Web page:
If the PAS and the current leadership are determined to make a historic move, the processes should be sped up, as the window of opportunity may very quickly collapse. Biden has already declared his willingness to negotiate with Putin, and if it happens, sooner or later the general contours of security and the fate of the European continent will be redefined.
After the meetings and our delegation in Bucharest, from December 5 to 7, Maia Sandu will be in Washington, according to the official version, to participate in an international anti-corruption conference. Perhaps this is the best way not to create too much excitement around the trip, which may be of key importance for the shared history of Moldova and Romania.
If we consider whether over the past few years Moldova has become closer to unirea or, in other words, to the loss of sovereignty and transition to external governance, I would say definitely yes. Moreover, this process has noticeably intensified over the past two years, and now it is taking place in the form of shock therapy under the guise of achieving the EU “candidate’s minimum”.
In our expert and academic circles, people often talk about the geopolitical choice of development vector, which is always associated with Moldova’s statehood and which allegedly our citizens face. We regularly conduct opinion polls, which traditionally include the question of who the Moldovans would like to unite with: our western neighbor or to remain in the zone of Russia’s influence. The results of these polls are certainly noteworthy. However, in reality no one from external partners is interested in the opinion of our citizens and the public cannot influence the foreign policy of their own country. The notorious international conjuncture and our political elite are a different story.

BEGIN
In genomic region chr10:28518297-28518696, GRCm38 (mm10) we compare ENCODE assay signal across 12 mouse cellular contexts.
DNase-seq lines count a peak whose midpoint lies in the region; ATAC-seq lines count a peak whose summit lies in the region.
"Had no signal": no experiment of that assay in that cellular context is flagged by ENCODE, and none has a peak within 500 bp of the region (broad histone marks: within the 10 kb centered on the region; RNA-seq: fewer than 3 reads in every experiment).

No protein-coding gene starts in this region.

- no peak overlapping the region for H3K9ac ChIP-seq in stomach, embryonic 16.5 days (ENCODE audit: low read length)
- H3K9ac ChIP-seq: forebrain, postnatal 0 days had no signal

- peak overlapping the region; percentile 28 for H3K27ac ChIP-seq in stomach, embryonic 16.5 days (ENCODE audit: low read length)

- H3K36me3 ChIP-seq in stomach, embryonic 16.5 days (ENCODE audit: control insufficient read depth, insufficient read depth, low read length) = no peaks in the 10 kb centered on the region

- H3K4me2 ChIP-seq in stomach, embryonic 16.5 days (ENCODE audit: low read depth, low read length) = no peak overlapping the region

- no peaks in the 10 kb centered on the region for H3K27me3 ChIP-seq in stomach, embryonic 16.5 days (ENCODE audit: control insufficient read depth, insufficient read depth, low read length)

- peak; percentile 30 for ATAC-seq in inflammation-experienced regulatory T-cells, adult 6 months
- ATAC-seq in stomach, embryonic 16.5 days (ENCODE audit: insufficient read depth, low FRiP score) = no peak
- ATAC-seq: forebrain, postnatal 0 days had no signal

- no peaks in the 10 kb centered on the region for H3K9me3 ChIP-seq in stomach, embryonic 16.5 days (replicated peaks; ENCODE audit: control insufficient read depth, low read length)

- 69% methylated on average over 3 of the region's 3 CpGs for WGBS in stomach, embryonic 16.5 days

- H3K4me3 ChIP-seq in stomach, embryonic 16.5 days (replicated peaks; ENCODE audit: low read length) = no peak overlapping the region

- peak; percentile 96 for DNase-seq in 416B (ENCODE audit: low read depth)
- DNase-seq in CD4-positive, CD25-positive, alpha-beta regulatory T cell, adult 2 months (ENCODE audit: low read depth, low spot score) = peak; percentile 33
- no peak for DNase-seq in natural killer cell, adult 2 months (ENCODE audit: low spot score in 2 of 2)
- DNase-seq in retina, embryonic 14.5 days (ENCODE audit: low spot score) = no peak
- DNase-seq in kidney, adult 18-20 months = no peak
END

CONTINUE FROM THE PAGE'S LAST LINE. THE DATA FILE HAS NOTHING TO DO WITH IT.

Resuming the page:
It so happens that in those periods when there were strong political figures in power in Chisinau, the process of de-sovereignization slowed down or even reversed. Of course, we can recall Vladimir Voronin’s demarche against the Kremlin in refusing to sign the Kozak Memorandum. And although dubious political decisions were observed later in our country, they can nevertheless be clearly defined as sovereign.
This can include the political caprices of Vlad Filat and the elaborate combinations of Vlad Plahotniuc. These two in aspiration for the greater power and concentration of financial streams really conducted an independent policy, albeit in their personal interests. It still reflected more interests of the Moldavian state, than neighboring countries. Raider attacks on the banking system, monopolization of the main spheres of the economy, be it electricity trade, scrap metal or agreements with Tiraspol authorities – behind all this one could see the interest of enterprising Moldovan politicians unwilling to give the country to external control.
Certainly, even such willful rulers did not openly hinder some processes of integration with Romania, like cultural and educational expansion, dissemination of the Romanian Orthodox Church or the Romanian media. Yet, at that time there was regularly an occasional cooling in relations with Bucharest. Just to recall, the United States and Russia had to combine their efforts to oust the last “statesman” Vlad Plahotniuc, and there is no reason at all to assume any significant role of Bucharest in this.